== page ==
Now, when you select your plugin and click on “Configure plugin”, a window with a configuration option (a choice between “Total count” and “Count plot” will appear. The gui_data module encapsulates guidata. You can look at the documentation or the code of existing plugins for its more information.

Next, you will modify the start method so it uses the configuration option and creates a plot if it is configured for “Count plot”. Since you will be using matplotlib for the plot, you first have to import it by adding:

import matplotlib.pyplot as plt

at the top of the plugin file. Note that matplotlib is already imported in the console, but you have to explicitly import everything you need in plugins.

Next, replace the code in the start method by:

trains = current.spike_trains_by_unit()
for u, st in trains.iteritems():
    if self.output_type == 0: # Total count
        print u.name, '-', sum((len(train) for train in st)), 'spikes'
    else: # Count plot
        plt.plot([len(train) for train in st])

If you now set the configuration of the plugin to “Count plot”, you will see a plot with the spike count for each unit in all trials.

IO plugins

If you have data in a format that is not supported by Neo, you can still load it with Spyke Viewer by creating an IO plugin. This is identical to writing a regular Neo IO class [1] (see http://neo.readthedocs.org/en/latest/io_developers_guide.html to learn how to do it) and placing the Python file with the class in a plugin directory (the search for IO plugins is not recursive, so you have to place the file directly in one of the directories that you defined in the Settings). The filename has to end with “IO.py” or “io.py” (e.g. “MyFileIO.py”) to signal that it contains an io plugin. If you create an IO class for a file format that is also used outside of your lab, please consider sharing it with the Neo community.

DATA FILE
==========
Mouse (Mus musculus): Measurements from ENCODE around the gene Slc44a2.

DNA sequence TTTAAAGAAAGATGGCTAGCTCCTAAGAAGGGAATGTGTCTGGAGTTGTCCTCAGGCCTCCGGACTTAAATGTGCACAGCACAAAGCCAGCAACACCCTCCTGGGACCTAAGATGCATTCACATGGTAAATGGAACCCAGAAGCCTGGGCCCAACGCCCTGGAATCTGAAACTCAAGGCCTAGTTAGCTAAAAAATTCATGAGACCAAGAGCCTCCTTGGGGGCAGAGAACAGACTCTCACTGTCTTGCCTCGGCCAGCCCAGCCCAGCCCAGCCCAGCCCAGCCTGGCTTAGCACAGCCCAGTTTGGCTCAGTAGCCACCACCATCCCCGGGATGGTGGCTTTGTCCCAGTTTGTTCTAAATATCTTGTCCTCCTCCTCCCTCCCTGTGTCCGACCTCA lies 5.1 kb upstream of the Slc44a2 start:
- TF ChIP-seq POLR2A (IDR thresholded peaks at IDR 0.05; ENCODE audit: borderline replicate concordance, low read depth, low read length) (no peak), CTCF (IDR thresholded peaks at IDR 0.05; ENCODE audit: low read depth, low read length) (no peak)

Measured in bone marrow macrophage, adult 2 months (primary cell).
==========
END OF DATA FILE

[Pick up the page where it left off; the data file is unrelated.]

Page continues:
Startup script

The startup script is run whenever Spyke Viewer is started, after the GUI is setup and before plugins are loaded. To edit the startup script, select the “Edit startup script” item in the “File” menu.

One important use case for this file is manipulating your Python path. For example, you may have a Python file or package that you want to use in your plugins. If it is not on your Python path (for example because it cannot be installed or you are using a binary version of Spyke Viewer, where Python packages installed on the system are not accessible by default), you can modify sys.path to include the path to your files:

import sys
sys.path.insert(0, '/path/to/my/files')

You can also use the startup script to configure anything that is accessible by Python code. In particular, you can use the Spyke Viewer API to access configuration options and the main window itself. For example, if you want the Enter key to always finish a line in the console and only use the Tab key for autocompletion:

spyke.config['codecomplete_console_enter'] = False

To change the font size of the Python console (effective for new input) and title of the window:

import spykeviewer.api as spyke  # This line is included in the default startup script
f = spyke.window.console.font()
f.setPointSize(18) # Gigantic!
spyke.window.setWindowTitle('Big is beatiful')

As a final example, you can customize the colors that are used in spykeutils plots (for colored items like spikes in a rasterplot):

# Let's make everything pink!
from spykeutils.plot import helper
helper.set_color_scheme(['#F52887', '#C12267'])



There is one small difference between regular Neo IO classes and IO plugins: In plugins, you cannot use relative imports. For example, instead of:

from .tools import create_many_to_one_relationship

as in the Neo example IO, you would write:

from neo.io.tools import create_many_to_one_relationship